Friday, February 17, 2012

The city of rain and fog and coffee

Yes, that IS a tiger costume.
In a few hours it will be daylight and I will go get on a plane and fly to Seattle. This is a trip for work; it's the big annual event that everyone stresses over and plans for and prepares for. I assess my level of stress right now: moderate. It feels less like stress and more like "I have forgotten what it is like to ever sit down." Which is true. It seems like I spent most of my twenties either hiking through the mountains,  trying to figure out how I could be hiking through the mountains, or lounging around. With a heavy emphasis on the latter. Now I'm not even sure how it's done. Wait, you mean I just sit here? Like this? On the couch or what--a chair? Does this look right? Shouldn't I be picking things up or making someone some food?

At the far end of the plane ride there will be rain, and (presumably) seafood, and a lonely hotel room for which I'm simultaneously longing and dreading, and coffee shops. Oh, and lots and lots of meetings. I meant to buy a new suit of clothes for the meeting, something that actually resembled a suit, but on Wednesday, which was the last-minute day I had set aside for the task, I couldn't face driving through the rush hour traffic to the mall. Or trying on suits, or looking at price tags. Especially that last one. So I will be wearing what I usually wear, with some extra snuggly warm things thrown in. I'm assuming I will be cold and damp the whole time, although I don't really mind cold and damp. I also kind of thought about buying some makeup, but--well, that's just too complicated. I haven't bought makeup for twenty years. So I will be my usual slightly faded self.

After careful consideration, I whittled down my bringalong books to five.

1. Pulphead, Jeremiah Sullivan. Essays. Just came in from the library.
2. Lives Other Than My Own, Emmanuel Carrere. Another library hold item that came in just in time to go.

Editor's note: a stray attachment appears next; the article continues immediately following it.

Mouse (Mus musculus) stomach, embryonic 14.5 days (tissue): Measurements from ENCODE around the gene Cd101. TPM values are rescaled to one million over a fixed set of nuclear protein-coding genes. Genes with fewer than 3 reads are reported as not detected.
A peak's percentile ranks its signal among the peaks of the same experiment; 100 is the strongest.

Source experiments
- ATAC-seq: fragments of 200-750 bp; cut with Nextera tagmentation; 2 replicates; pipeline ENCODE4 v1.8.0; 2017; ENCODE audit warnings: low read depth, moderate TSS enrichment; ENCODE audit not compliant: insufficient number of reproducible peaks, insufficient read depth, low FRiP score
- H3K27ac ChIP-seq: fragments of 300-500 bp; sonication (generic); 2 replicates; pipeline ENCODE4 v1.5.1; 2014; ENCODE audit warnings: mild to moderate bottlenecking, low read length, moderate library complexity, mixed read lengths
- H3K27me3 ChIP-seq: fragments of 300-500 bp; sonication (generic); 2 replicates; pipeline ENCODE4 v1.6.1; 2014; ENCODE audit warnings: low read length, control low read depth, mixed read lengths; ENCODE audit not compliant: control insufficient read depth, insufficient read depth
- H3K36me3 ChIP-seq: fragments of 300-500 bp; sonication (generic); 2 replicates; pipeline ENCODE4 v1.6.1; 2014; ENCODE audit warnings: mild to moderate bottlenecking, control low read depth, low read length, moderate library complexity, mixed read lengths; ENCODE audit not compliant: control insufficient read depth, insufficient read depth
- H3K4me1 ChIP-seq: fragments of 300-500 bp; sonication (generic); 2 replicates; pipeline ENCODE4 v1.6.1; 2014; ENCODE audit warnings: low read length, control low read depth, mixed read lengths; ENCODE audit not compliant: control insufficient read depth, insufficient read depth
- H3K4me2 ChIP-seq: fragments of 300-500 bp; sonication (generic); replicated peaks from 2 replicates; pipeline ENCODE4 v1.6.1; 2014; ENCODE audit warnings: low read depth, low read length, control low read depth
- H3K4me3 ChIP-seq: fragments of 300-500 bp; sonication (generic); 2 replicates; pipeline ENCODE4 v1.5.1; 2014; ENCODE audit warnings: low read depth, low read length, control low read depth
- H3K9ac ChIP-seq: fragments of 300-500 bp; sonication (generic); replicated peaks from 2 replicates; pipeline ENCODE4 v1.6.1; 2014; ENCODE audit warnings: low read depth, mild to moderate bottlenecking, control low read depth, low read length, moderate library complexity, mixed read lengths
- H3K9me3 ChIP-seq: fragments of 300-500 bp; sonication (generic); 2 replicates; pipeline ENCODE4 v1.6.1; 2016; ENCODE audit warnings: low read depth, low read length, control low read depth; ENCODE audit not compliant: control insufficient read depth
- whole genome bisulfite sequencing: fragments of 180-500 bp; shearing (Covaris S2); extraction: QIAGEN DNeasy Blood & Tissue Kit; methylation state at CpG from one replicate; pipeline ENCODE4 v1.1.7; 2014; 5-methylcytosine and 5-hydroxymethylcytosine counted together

3. The Sense of an Ending, Julian Barnes.
4. Heavenly Questions, Gjertrud Schanckenberg. Poems.
5. Masque of Africa, V.S. Naipaul. Just renewed this for a third time so I could bring it along and maybe actually get a toehold in it.

So: hipster essays, memoir of the 2004 tsunami, a novel about death, poems about becoming a widow. Naipaul's book is the only one that won't make me want to hole up in a bar and howl. Well, luckily it's the fattest.

I'm still on the fence about whether Lewis and Clark will come. I'm getting rather fond of them both, with Lewis's continual but competence-induced fretting ("a terible calamity , the last thermometer got broaken and that was the most uceful pece we owned I beggan to dispair") and Clark's untroubled report of events ("horse fell 32 feet doan the montan was hurt verry bad destroyed my desk. shot 3 deer 6 elk a white bear") and the deliciously awful spelling. However, I'm near the weight limit for my baggage and my copy of the book is very fragile.

Well, daylight is almost here and I have a quick run to fit in and a shower and a hairwash. I may try to bring the camera, although I fear I'll be cramping Helen's creative output if I do so.

1 comment:

Erin said...

I so relate to the realization that you don't know how to lounge around anymore. I feel like that's such a COMPLICATED thing to do. Like I put my feet WHERE? And I talk about WHAT? How long does this last?

The spelling in the Lewis & Clark journals is THE BEST PART. I cannot grow up enough to stop getting a kick out of the spelling.